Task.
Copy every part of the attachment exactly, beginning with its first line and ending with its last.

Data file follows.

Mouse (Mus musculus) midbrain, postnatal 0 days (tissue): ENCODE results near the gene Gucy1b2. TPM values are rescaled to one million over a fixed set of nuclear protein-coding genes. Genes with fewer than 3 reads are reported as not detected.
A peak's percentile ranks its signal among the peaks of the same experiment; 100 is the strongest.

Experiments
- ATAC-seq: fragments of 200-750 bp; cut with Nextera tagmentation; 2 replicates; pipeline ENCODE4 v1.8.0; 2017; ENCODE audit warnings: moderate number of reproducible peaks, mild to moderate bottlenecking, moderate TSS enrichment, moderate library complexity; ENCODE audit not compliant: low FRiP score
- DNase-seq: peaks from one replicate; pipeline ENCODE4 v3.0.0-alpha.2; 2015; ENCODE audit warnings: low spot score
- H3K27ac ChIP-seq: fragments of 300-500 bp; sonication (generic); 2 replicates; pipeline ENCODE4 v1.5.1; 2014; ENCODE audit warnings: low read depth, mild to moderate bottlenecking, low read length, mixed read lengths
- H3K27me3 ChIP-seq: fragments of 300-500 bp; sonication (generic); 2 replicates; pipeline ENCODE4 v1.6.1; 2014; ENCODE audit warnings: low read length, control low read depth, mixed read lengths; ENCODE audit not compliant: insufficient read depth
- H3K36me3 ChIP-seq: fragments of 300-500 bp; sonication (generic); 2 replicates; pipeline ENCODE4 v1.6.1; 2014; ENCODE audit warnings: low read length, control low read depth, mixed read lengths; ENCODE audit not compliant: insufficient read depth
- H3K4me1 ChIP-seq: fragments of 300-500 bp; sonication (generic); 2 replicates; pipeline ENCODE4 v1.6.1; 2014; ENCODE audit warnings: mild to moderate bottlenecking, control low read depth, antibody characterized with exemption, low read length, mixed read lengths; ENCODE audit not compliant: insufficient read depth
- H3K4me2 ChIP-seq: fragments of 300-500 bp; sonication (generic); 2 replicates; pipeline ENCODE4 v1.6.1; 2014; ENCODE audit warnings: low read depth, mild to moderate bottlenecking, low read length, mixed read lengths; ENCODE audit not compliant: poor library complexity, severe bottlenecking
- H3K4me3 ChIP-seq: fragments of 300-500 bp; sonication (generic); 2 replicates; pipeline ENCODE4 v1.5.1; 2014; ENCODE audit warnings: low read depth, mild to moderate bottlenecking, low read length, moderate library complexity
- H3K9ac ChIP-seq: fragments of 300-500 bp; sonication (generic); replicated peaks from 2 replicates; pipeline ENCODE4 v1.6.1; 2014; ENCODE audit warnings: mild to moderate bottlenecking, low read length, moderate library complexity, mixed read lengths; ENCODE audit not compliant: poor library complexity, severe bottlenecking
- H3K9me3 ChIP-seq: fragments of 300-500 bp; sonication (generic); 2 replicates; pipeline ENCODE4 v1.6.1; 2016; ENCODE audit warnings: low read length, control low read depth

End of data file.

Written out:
Mouse (Mus musculus) midbrain, postnatal 0 days (tissue): ENCODE results near the gene Gucy1b2. TPM values are rescaled to one million over a fixed set of nuclear protein-coding genes. Genes with fewer than 3 reads are reported as not detected.
A peak's percentile ranks its signal among the peaks of the same experiment; 100 is the strongest.

Experiments
- ATAC-seq: fragments of 200-750 bp; cut with Nextera tagmentation; 2 replicates; pipeline ENCODE4 v1.8.0; 2017; ENCODE audit warnings: moderate number of reproducible peaks, mild to moderate bottlenecking, moderate TSS enrichment, moderate library complexity; ENCODE audit not compliant: low FRiP score
- DNase-seq: peaks from one replicate; pipeline ENCODE4 v3.0.0-alpha.2; 2015; ENCODE audit warnings: low spot score
- H3K27ac ChIP-seq: fragments of 300-500 bp; sonication (generic); 2 replicates; pipeline ENCODE4 v1.5.1; 2014; ENCODE audit warnings: low read depth, mild to moderate bottlenecking, low read length, mixed read lengths
- H3K27me3 ChIP-seq: fragments of 300-500 bp; sonication (generic); 2 replicates; pipeline ENCODE4 v1.6.1; 2014; ENCODE audit warnings: low read length, control low read depth, mixed read lengths; ENCODE audit not compliant: insufficient read depth
- H3K36me3 ChIP-seq: fragments of 300-500 bp; sonication (generic); 2 replicates; pipeline ENCODE4 v1.6.1; 2014; ENCODE audit warnings: low read length, control low read depth, mixed read lengths; ENCODE audit not compliant: insufficient read depth
- H3K4me1 ChIP-seq: fragments of 300-500 bp; sonication (generic); 2 replicates; pipeline ENCODE4 v1.6.1; 2014; ENCODE audit warnings: mild to moderate bottlenecking, control low read depth, antibody characterized with exemption, low read length, mixed read lengths; ENCODE audit not compliant: insufficient read depth
- H3K4me2 ChIP-seq: fragments of 300-500 bp; sonication (generic); 2 replicates; pipeline ENCODE4 v1.6.1; 2014; ENCODE audit warnings: low read depth, mild to moderate bottlenecking, low read length, mixed read lengths; ENCODE audit not compliant: poor library complexity, severe bottlenecking
- H3K4me3 ChIP-seq: fragments of 300-500 bp; sonication (generic); 2 replicates; pipeline ENCODE4 v1.5.1; 2014; ENCODE audit warnings: low read depth, mild to moderate bottlenecking, low read length, moderate library complexity
- H3K9ac ChIP-seq: fragments of 300-500 bp; sonication (generic); replicated peaks from 2 replicates; pipeline ENCODE4 v1.6.1; 2014; ENCODE audit warnings: mild to moderate bottlenecking, low read length, moderate library complexity, mixed read lengths; ENCODE audit not compliant: poor library complexity, severe bottlenecking
- H3K9me3 ChIP-seq: fragments of 300-500 bp; sonication (generic); 2 replicates; pipeline ENCODE4 v1.6.1; 2016; ENCODE audit warnings: low read length, control low read depth